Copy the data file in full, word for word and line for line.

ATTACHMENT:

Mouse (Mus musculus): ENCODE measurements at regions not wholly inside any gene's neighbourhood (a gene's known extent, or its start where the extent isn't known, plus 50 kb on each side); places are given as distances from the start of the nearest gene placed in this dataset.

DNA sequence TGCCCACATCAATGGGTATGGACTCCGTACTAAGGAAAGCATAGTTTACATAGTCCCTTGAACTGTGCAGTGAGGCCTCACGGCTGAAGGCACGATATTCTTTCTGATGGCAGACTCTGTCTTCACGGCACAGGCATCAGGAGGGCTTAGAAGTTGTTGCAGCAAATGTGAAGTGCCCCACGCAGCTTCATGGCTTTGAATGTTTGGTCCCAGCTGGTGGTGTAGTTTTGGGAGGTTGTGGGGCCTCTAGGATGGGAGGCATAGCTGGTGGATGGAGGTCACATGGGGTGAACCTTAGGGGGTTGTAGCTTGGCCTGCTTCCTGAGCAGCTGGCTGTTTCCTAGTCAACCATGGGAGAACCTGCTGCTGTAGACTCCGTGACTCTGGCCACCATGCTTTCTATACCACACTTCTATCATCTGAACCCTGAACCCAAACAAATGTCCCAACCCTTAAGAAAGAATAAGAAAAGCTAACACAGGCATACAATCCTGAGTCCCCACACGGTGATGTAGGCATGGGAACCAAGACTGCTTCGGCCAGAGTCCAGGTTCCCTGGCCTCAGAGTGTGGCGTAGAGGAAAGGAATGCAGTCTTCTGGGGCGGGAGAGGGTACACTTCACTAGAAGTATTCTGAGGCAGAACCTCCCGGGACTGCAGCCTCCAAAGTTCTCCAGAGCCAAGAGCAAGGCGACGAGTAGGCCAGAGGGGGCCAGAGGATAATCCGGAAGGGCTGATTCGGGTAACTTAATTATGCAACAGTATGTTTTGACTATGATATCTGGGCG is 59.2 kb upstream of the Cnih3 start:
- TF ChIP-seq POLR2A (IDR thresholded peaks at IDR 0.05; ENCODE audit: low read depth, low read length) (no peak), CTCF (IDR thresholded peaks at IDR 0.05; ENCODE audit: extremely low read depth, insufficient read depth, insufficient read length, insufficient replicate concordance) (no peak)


Mouse (Mus musculus): ENCODE measurements at regions not wholly inside any gene's neighbourhood (a gene's known extent, or its start where the extent isn't known, plus 50 kb on each side); places are given as distances from the start of the nearest gene placed in this dataset.

DNA sequence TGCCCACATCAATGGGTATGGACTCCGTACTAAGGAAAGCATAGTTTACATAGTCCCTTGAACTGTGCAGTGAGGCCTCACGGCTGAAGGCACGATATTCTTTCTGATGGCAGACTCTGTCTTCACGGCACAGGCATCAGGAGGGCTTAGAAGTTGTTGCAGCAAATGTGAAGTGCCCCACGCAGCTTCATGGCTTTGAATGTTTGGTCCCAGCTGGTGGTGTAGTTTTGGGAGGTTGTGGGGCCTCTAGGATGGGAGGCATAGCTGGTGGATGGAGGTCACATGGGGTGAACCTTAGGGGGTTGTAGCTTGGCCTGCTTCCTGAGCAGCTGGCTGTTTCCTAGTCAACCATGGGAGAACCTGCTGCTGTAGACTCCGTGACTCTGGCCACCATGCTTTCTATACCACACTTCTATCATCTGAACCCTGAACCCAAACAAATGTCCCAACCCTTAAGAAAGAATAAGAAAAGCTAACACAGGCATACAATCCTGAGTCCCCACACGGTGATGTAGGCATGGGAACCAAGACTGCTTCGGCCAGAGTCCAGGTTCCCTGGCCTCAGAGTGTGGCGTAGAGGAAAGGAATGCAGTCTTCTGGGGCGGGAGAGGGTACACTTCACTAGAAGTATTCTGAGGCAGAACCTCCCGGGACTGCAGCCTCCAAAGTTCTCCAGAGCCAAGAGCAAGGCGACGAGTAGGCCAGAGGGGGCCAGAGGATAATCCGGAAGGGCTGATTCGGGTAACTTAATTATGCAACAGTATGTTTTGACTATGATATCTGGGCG is 59.2 kb upstream of the Cnih3 start:
- TF ChIP-seq POLR2A (IDR thresholded peaks at IDR 0.05; ENCODE audit: low read depth, low read length) (no peak), CTCF (IDR thresholded peaks at IDR 0.05; ENCODE audit: extremely low read depth, insufficient read depth, insufficient read length, insufficient replicate concordance) (no peak)